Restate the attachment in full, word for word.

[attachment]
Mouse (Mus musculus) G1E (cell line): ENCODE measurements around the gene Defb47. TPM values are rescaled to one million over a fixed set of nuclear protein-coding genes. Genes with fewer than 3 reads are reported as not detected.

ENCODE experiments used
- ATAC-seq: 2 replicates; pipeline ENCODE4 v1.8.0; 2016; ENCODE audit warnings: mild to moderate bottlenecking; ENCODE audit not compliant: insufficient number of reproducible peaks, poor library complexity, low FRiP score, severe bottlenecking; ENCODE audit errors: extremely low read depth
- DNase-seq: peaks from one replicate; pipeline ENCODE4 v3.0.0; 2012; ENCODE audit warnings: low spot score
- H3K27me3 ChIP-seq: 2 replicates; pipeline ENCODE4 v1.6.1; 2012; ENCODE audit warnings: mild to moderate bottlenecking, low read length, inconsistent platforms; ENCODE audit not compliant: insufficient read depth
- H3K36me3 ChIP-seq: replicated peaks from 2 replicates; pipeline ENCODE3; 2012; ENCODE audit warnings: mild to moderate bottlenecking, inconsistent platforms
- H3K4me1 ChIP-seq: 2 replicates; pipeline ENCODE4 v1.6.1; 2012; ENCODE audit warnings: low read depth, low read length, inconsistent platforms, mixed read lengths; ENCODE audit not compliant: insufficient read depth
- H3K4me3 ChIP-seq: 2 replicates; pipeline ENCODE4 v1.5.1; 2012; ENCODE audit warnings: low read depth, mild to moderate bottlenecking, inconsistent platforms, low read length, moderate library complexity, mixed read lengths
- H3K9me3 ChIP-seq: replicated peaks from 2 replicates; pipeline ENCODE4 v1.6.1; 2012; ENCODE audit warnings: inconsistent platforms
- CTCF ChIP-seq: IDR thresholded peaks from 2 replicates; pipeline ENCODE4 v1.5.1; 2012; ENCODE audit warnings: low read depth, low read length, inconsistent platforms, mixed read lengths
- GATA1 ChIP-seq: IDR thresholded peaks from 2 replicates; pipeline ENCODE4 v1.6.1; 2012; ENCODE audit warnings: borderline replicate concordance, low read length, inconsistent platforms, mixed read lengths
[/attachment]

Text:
Mouse (Mus musculus) G1E (cell line): ENCODE measurements around the gene Defb47. TPM values are rescaled to one million over a fixed set of nuclear protein-coding genes. Genes with fewer than 3 reads are reported as not detected.

ENCODE experiments used
- ATAC-seq: 2 replicates; pipeline ENCODE4 v1.8.0; 2016; ENCODE audit warnings: mild to moderate bottlenecking; ENCODE audit not compliant: insufficient number of reproducible peaks, poor library complexity, low FRiP score, severe bottlenecking; ENCODE audit errors: extremely low read depth
- DNase-seq: peaks from one replicate; pipeline ENCODE4 v3.0.0; 2012; ENCODE audit warnings: low spot score
- H3K27me3 ChIP-seq: 2 replicates; pipeline ENCODE4 v1.6.1; 2012; ENCODE audit warnings: mild to moderate bottlenecking, low read length, inconsistent platforms; ENCODE audit not compliant: insufficient read depth
- H3K36me3 ChIP-seq: replicated peaks from 2 replicates; pipeline ENCODE3; 2012; ENCODE audit warnings: mild to moderate bottlenecking, inconsistent platforms
- H3K4me1 ChIP-seq: 2 replicates; pipeline ENCODE4 v1.6.1; 2012; ENCODE audit warnings: low read depth, low read length, inconsistent platforms, mixed read lengths; ENCODE audit not compliant: insufficient read depth
- H3K4me3 ChIP-seq: 2 replicates; pipeline ENCODE4 v1.5.1; 2012; ENCODE audit warnings: low read depth, mild to moderate bottlenecking, inconsistent platforms, low read length, moderate library complexity, mixed read lengths
- H3K9me3 ChIP-seq: replicated peaks from 2 replicates; pipeline ENCODE4 v1.6.1; 2012; ENCODE audit warnings: inconsistent platforms
- CTCF ChIP-seq: IDR thresholded peaks from 2 replicates; pipeline ENCODE4 v1.5.1; 2012; ENCODE audit warnings: low read depth, low read length, inconsistent platforms, mixed read lengths
- GATA1 ChIP-seq: IDR thresholded peaks from 2 replicates; pipeline ENCODE4 v1.6.1; 2012; ENCODE audit warnings: borderline replicate concordance, low read length, inconsistent platforms, mixed read lengths